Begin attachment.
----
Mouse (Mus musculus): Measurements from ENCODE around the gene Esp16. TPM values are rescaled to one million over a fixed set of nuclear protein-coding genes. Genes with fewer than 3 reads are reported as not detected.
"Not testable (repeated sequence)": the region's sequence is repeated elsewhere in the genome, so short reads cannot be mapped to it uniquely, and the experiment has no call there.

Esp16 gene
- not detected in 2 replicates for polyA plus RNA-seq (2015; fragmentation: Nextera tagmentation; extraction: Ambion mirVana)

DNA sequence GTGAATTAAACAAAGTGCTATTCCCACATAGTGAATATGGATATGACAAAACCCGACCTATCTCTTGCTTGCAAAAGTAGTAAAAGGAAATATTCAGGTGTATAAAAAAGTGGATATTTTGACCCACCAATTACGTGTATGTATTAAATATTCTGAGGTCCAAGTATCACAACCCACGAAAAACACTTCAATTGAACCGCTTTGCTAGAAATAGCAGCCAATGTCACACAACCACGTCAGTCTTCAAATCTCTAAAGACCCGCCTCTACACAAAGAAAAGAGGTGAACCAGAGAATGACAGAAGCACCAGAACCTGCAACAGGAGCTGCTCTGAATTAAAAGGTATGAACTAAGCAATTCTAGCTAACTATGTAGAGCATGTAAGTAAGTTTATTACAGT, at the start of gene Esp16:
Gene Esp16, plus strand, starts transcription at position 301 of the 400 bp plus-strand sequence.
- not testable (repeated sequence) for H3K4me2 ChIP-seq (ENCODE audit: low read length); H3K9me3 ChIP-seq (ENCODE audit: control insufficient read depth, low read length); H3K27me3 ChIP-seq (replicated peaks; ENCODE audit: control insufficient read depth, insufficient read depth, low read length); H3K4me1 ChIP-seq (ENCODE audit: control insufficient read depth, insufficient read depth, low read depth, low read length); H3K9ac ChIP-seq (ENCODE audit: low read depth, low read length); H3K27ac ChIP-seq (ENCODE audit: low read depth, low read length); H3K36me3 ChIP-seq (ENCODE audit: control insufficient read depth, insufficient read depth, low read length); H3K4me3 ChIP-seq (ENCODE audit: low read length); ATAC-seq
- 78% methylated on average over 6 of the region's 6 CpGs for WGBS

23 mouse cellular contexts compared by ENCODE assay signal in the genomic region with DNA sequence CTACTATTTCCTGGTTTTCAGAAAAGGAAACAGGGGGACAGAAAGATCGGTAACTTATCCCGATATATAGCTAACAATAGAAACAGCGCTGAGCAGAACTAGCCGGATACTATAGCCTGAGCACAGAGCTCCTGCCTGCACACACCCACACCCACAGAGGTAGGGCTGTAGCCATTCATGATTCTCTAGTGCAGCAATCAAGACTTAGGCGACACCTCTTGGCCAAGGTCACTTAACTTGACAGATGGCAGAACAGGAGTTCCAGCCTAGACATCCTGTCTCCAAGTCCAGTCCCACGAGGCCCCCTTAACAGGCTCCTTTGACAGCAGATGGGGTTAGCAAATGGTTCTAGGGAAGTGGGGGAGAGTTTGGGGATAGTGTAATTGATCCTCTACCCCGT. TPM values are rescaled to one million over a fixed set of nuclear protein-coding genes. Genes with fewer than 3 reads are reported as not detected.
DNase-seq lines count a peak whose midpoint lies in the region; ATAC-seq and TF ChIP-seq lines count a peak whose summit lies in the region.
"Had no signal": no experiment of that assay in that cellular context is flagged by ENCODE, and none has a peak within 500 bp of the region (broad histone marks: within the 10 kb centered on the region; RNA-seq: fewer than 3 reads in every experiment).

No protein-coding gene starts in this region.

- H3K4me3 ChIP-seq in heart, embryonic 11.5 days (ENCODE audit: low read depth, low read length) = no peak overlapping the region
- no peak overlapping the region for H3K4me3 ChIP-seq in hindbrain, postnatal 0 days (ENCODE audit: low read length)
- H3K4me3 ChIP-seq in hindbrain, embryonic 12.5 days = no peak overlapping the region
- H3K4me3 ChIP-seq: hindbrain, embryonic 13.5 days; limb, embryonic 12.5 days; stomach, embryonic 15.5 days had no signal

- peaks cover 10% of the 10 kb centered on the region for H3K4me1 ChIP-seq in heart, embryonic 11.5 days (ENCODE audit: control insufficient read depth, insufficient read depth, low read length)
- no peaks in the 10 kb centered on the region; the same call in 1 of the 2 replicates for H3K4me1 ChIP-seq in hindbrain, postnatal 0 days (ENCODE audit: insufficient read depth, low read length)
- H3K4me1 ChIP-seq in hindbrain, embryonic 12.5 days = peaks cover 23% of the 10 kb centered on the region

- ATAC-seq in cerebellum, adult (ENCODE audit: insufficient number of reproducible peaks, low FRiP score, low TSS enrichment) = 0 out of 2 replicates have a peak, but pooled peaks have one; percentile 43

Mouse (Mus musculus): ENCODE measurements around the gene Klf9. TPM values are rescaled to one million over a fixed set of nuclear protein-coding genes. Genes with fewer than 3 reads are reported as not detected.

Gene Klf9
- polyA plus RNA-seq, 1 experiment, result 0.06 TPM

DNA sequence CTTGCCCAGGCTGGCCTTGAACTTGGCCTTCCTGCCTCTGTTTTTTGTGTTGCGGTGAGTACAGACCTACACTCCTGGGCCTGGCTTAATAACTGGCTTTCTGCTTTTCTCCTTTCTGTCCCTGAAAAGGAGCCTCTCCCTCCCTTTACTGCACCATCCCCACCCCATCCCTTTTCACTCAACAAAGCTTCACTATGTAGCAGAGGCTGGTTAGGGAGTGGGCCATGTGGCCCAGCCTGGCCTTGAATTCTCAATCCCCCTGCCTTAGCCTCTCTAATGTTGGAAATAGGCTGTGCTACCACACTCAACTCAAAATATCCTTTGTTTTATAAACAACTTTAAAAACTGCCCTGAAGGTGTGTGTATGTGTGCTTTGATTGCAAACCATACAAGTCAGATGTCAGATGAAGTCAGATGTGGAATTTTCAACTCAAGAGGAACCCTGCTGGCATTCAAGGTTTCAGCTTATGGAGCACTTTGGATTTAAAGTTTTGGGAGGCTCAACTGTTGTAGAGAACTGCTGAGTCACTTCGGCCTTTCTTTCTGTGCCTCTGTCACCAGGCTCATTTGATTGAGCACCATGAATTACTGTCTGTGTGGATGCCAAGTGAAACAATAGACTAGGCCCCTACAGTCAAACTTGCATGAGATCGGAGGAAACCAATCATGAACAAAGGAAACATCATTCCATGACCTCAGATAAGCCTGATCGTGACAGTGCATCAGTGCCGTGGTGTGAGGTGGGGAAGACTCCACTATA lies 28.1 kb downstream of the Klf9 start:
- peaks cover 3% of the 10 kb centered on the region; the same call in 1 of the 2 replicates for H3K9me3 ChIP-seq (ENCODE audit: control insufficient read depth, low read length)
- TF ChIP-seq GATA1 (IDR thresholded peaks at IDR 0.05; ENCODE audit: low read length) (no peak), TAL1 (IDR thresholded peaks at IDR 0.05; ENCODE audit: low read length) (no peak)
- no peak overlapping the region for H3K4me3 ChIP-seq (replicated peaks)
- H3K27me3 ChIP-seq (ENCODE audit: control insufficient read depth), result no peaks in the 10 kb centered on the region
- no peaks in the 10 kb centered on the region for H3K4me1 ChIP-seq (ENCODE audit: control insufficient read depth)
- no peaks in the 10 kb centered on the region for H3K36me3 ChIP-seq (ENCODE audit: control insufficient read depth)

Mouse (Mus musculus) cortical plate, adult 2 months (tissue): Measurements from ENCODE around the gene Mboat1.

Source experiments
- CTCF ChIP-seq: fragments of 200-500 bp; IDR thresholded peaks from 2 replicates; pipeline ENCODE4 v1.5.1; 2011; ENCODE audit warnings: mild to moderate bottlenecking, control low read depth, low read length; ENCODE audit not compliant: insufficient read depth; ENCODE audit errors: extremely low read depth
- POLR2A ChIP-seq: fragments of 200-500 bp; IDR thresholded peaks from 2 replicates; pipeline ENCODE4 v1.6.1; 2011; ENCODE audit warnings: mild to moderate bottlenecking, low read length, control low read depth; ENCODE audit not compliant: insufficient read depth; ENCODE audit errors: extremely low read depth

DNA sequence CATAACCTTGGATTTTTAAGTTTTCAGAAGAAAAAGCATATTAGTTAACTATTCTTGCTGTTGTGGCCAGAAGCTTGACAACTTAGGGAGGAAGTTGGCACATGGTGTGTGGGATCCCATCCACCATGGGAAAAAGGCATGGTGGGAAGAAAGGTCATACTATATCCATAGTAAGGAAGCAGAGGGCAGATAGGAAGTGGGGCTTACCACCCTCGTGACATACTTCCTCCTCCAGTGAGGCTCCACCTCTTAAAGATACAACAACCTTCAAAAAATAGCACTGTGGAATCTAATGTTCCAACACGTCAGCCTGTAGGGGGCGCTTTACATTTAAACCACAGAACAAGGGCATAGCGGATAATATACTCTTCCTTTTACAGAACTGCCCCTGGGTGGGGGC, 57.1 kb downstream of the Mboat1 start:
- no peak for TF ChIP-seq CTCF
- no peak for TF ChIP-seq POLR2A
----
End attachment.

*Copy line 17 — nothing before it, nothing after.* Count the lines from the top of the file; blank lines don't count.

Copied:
- peaks cover 10% of the 10 kb centered on the region for H3K4me1 ChIP-seq in heart, embryonic 11.5 days (ENCODE audit: control insufficient read depth, insufficient read depth, low read length)